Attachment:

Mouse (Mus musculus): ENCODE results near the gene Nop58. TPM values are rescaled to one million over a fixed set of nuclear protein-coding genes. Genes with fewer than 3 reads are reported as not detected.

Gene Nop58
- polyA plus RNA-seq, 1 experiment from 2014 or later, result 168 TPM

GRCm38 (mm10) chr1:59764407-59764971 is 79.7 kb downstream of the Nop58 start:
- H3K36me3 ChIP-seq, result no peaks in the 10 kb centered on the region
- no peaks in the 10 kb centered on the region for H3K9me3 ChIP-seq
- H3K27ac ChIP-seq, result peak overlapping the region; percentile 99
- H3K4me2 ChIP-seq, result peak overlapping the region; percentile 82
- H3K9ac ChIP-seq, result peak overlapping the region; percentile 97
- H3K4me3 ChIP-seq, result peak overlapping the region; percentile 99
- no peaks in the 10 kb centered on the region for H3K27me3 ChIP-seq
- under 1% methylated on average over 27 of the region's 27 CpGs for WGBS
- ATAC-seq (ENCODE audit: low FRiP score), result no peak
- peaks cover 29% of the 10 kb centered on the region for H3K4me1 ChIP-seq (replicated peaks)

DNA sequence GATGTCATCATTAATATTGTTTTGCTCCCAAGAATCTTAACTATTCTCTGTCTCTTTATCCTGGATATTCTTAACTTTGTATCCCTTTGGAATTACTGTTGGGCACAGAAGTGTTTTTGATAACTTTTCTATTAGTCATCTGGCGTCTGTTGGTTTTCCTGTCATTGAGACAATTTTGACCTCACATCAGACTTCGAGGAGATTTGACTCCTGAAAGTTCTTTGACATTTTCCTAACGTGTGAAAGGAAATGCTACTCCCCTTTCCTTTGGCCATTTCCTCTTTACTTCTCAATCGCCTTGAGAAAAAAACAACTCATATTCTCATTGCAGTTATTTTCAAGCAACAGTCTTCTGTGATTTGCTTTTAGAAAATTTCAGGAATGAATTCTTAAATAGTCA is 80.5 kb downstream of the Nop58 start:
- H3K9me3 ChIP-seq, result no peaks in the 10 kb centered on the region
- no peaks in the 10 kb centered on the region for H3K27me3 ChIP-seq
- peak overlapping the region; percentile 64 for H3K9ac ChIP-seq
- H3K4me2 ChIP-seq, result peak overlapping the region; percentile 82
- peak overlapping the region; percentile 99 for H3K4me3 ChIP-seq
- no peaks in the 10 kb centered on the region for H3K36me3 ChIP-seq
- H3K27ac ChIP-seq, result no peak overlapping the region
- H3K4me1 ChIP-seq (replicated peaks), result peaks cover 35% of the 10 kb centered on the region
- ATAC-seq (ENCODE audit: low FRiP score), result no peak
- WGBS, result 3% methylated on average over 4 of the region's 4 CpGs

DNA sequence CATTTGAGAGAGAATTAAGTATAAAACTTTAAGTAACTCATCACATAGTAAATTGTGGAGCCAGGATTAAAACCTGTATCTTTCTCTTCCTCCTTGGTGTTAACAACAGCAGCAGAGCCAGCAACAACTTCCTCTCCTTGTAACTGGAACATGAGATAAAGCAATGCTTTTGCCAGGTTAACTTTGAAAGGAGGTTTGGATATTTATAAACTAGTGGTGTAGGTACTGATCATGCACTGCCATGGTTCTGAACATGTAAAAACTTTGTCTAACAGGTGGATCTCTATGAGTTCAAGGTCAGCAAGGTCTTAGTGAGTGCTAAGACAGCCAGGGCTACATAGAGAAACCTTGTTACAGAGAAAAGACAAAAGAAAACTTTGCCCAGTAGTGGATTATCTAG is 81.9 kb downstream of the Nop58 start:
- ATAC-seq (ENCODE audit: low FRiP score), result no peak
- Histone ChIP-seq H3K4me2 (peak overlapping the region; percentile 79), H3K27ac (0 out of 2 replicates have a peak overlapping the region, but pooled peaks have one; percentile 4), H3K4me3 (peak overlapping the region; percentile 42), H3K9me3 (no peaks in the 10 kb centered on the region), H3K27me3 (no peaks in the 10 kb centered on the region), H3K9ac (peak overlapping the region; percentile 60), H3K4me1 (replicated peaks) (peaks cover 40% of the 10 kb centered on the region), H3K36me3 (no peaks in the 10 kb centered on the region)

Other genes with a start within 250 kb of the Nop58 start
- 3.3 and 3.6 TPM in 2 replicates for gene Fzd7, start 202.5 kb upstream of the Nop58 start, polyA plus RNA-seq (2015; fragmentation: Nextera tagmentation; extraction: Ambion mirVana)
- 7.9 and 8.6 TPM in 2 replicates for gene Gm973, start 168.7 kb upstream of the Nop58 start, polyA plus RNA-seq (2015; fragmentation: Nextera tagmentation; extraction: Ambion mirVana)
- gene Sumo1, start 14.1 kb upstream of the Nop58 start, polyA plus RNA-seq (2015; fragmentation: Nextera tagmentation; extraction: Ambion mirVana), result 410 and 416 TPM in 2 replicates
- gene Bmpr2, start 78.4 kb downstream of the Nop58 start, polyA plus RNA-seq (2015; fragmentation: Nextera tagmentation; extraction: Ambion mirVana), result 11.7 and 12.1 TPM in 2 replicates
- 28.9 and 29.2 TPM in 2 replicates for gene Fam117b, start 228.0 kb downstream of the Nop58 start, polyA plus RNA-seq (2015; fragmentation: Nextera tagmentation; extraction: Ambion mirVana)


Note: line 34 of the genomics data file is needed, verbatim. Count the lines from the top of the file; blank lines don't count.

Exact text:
- 28.9 and 29.2 TPM in 2 replicates for gene Fam117b, start 228.0 kb downstream of the Nop58 start, polyA plus RNA-seq (2015; fragmentation: Nextera tagmentation; extraction: Ambion mirVana)